Popping with soul and scene-stealing dance moves, CJ Faulk’s Seaweed J. Stubbs is putting out the rainbow experience when it comes to detention, dancing, and doing his thing in character. With just the right balance and blend of vocal output for “Run and Tell That”, Faulk really pumps up the energy for the number and gets everyone’s toes tapping and hands clapping. Partnered off in great comedic moments with the awkwardly hilarious Penny Pingleton (Jayne Zirkle), Faulk’s Seaweed is the real deal. Zirkle has a surprisingly strong voice which she puts into full effect for Penny’s transformation. You hear it first during “Without Love” and then with more gusto during “You Can’t Stop the Beat.”
Bringing the house down with her sublime sound, Corisa Myers is delivering a fierce and fantastic Motormouth Maybelle. With the perfect little lilt in her rhyming speech patterns, Myers understands the nuances of the character. But grab all the tissues because when she rolls into the iconic tear-jerking number, “I Know Where I’ve Been”, there is such a powerful, soul-searing connection to the song that you can’t help but cry, borderline ugly-cry. Myers is fantastical and gets to showcase her stellar voice during both “Big, Blonde, and Beautiful” as well as the show’s big finale number, “You Can’t Stop the Beat” in addition to her aforementioned feature song.
With a sweet crooner’s look and sound to match, Justin Carty delivers a Link Larkin that all the lovelies will love. Carty is that caricature of a wannabe Elvis but without feeling hokey. His solo-turned-duet “It Takes Two” has a subdued smoky quality to it, just like you’d expect from an Elvis-crooned song. When he gets around to acting up and acting out with Tracy, it’s quite the ‘to do’ and wildly sweet to watch.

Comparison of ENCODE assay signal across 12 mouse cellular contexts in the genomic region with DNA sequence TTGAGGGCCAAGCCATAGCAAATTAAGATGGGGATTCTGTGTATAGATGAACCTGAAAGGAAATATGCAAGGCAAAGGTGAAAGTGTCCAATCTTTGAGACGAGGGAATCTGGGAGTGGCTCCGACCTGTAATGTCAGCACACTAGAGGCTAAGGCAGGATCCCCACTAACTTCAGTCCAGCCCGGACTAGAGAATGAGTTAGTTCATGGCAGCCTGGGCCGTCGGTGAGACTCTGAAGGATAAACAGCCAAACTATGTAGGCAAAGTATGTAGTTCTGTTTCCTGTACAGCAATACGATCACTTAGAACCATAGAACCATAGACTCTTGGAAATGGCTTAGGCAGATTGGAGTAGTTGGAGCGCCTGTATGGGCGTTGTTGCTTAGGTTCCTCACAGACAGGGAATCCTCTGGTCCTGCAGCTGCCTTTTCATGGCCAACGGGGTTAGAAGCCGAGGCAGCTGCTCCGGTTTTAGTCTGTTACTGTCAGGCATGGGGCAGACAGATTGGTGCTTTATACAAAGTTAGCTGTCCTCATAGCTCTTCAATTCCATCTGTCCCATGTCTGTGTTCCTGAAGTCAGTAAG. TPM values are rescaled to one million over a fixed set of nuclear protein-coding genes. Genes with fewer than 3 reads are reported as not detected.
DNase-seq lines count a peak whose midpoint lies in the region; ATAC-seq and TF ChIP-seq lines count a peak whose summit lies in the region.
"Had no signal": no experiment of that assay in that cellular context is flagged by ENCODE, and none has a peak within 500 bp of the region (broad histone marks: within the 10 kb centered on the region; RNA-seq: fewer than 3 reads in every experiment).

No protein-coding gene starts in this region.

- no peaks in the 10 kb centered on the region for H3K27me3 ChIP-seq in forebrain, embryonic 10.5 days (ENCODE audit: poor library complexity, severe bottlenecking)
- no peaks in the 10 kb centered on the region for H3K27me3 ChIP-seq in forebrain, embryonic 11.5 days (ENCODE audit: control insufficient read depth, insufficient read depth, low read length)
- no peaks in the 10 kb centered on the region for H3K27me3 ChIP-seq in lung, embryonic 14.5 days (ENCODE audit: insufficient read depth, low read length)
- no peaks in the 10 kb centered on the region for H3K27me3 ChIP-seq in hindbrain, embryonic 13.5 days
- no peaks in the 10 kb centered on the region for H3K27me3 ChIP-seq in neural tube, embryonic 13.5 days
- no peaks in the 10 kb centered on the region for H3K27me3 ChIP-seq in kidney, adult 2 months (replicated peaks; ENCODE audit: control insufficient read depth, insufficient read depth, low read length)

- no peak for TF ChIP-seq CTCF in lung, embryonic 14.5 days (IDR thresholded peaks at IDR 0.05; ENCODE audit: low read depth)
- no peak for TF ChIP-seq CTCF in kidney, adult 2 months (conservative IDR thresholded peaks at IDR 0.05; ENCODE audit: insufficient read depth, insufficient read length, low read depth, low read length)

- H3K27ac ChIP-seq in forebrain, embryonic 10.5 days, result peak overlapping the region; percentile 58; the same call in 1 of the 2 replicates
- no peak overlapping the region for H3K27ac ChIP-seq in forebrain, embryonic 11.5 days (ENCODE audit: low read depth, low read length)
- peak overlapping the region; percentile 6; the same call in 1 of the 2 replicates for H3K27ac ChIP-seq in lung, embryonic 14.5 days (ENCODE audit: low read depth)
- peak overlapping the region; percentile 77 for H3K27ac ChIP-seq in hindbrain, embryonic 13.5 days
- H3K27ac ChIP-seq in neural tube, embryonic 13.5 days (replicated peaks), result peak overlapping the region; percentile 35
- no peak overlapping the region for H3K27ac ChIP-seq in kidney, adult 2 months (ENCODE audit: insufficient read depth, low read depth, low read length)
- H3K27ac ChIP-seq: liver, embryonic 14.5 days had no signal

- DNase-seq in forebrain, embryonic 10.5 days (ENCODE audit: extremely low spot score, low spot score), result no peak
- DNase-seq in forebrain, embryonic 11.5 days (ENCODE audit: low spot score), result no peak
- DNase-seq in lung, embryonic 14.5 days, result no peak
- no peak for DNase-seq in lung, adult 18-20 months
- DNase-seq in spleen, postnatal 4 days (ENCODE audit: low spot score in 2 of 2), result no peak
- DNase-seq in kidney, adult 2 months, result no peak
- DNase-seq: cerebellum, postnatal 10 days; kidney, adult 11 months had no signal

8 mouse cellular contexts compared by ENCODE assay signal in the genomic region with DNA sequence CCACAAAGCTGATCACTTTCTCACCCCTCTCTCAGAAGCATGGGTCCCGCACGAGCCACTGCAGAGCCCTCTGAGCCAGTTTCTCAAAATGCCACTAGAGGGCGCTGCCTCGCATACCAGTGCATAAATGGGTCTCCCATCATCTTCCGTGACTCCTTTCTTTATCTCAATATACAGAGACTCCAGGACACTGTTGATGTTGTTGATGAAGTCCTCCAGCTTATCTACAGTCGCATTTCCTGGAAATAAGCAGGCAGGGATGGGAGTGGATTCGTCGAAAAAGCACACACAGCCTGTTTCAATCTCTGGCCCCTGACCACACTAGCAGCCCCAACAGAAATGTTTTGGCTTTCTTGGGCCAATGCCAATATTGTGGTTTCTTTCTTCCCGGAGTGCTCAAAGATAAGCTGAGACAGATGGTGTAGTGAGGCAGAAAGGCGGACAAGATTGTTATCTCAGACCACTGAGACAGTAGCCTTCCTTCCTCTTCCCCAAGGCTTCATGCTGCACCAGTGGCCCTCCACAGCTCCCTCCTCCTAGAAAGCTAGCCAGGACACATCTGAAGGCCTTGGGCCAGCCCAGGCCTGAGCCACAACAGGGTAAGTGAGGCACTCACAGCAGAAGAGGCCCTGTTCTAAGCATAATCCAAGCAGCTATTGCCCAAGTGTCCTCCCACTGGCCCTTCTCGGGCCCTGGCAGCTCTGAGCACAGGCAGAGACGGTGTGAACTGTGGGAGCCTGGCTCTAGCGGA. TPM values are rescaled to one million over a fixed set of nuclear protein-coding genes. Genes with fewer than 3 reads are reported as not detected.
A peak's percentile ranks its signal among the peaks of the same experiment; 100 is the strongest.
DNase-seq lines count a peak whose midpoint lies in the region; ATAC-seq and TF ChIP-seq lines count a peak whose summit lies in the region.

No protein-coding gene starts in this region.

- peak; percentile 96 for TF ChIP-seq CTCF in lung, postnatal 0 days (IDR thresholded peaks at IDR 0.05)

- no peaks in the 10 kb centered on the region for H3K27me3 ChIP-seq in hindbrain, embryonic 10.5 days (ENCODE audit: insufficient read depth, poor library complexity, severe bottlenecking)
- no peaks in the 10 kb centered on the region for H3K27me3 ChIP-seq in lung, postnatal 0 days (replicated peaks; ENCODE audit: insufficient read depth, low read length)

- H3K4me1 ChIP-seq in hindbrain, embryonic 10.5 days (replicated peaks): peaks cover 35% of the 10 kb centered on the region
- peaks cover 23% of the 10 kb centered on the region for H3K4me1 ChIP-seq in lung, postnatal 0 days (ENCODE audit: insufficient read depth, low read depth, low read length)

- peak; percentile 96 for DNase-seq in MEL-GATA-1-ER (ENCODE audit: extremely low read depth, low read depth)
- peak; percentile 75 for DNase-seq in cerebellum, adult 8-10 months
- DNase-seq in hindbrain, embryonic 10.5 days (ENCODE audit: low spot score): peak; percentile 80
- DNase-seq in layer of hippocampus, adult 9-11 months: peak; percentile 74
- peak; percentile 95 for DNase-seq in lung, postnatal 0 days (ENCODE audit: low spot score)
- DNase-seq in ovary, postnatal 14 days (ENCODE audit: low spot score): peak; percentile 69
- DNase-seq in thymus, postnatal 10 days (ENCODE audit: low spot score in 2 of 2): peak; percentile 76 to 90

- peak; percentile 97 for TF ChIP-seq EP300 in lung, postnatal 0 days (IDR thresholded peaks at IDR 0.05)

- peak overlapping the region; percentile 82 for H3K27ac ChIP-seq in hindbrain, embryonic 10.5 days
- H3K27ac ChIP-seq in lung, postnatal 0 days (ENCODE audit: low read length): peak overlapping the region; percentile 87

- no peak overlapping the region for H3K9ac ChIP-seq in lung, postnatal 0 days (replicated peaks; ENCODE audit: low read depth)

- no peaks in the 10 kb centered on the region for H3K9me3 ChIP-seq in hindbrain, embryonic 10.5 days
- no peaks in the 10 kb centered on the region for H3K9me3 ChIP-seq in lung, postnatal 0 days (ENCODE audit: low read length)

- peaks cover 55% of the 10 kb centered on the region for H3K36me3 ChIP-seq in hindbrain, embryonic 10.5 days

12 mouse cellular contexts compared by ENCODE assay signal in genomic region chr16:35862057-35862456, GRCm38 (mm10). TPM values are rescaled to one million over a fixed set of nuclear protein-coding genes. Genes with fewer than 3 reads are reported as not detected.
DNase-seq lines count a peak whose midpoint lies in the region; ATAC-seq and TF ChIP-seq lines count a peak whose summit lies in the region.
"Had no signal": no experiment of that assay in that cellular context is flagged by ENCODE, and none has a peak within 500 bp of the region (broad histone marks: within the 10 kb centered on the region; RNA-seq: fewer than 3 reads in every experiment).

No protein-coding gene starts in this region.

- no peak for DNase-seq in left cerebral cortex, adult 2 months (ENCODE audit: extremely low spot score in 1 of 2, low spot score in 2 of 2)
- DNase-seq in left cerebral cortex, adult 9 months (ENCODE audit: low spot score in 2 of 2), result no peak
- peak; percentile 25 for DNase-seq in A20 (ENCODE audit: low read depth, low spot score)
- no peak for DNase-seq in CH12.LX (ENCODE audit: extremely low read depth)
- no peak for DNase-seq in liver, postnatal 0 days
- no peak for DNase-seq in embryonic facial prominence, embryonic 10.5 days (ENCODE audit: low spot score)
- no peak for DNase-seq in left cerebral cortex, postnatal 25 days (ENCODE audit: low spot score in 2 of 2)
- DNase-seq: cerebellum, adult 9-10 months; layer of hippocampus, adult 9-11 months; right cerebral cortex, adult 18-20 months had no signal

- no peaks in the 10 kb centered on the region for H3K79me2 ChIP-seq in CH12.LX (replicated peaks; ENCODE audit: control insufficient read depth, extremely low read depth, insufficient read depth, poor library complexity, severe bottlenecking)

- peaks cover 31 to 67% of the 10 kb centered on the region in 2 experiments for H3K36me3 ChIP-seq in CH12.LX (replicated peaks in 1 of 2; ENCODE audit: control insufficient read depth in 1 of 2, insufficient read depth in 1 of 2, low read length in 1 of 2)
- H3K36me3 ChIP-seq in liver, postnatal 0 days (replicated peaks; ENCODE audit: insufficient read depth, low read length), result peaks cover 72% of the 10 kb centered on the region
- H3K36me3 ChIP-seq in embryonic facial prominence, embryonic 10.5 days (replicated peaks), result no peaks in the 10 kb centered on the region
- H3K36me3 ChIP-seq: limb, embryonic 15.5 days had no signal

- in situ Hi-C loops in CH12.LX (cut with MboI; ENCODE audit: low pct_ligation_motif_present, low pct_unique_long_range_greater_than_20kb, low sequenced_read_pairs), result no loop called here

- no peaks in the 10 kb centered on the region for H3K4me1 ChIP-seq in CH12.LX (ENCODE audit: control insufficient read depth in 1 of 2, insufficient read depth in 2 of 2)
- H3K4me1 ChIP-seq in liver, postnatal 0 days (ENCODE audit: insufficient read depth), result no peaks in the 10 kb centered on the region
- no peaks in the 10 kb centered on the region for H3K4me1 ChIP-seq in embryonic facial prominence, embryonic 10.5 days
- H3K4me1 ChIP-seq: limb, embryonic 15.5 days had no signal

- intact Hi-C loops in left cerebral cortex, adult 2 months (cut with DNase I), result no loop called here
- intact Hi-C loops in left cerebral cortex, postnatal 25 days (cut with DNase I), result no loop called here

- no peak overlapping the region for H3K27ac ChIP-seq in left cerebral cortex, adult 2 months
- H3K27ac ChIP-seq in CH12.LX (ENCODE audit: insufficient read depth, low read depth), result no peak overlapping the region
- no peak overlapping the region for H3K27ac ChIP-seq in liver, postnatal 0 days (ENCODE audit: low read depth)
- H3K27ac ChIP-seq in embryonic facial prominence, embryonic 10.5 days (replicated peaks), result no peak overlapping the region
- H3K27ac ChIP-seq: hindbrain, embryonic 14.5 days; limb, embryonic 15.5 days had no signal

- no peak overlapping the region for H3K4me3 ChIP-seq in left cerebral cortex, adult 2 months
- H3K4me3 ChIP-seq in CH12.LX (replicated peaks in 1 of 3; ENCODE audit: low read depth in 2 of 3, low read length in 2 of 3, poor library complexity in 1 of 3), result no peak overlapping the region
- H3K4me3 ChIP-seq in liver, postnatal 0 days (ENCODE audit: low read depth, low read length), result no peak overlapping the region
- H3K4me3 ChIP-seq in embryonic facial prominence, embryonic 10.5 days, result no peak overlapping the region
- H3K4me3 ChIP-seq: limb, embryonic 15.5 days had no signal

It doesn’t get much bigger than Edna Turnblad (Kevin Buice) and my goodness gracious does Buice have the look down pat. While some of the mannerisms are a little off-kilter compared to what most people expect when they encounter Edna, Buice makes her all his own and finds a hilarious nod to Divine in the way he answers the phone. Really putting the moves on Wilbur (Chuck DeLong) all through “You’re Timeless To Me”, Buice shows that he can sing and dance as well as spin around with glamour and elegance in all of those fine costumes.
Despite not being Baltimore born and bred, Theresa Cinalli seems to grasp the heart and soul of Tracy Turnblad. Though the way Jackson has padded her is a little on the skimpy side for the size of what Tracy is meant to be, you can easily forgive her slight figure for all the enthusiasm, joy, and honest spirit she’s putting into the performance. Her bubbly nature effervesces through “Good Morning, Baltimore” and founds a stoic grounding in its reprise once she’s been carted off to “solitary refinement.” Cinalli is lively and congenial, the perfect perky combination for Tracy.
You can’t stop their beat, that’s for sure, so be sure to cut class and skip school to get on down to the nicest kids in town and see them all in Hairspray at the Tantallon Community Players.
Running Time: 2 hours and 30 minutes with one intermission
Hairspray plays through June 10, 2018 plays through October 1, 2017 at Tantallon Community Players in residence at the Harmony Hall Regional Center at 10701 Livingston Road in Fort Washington, MD. For tickets please call (301) 203-6070 or purchase them online.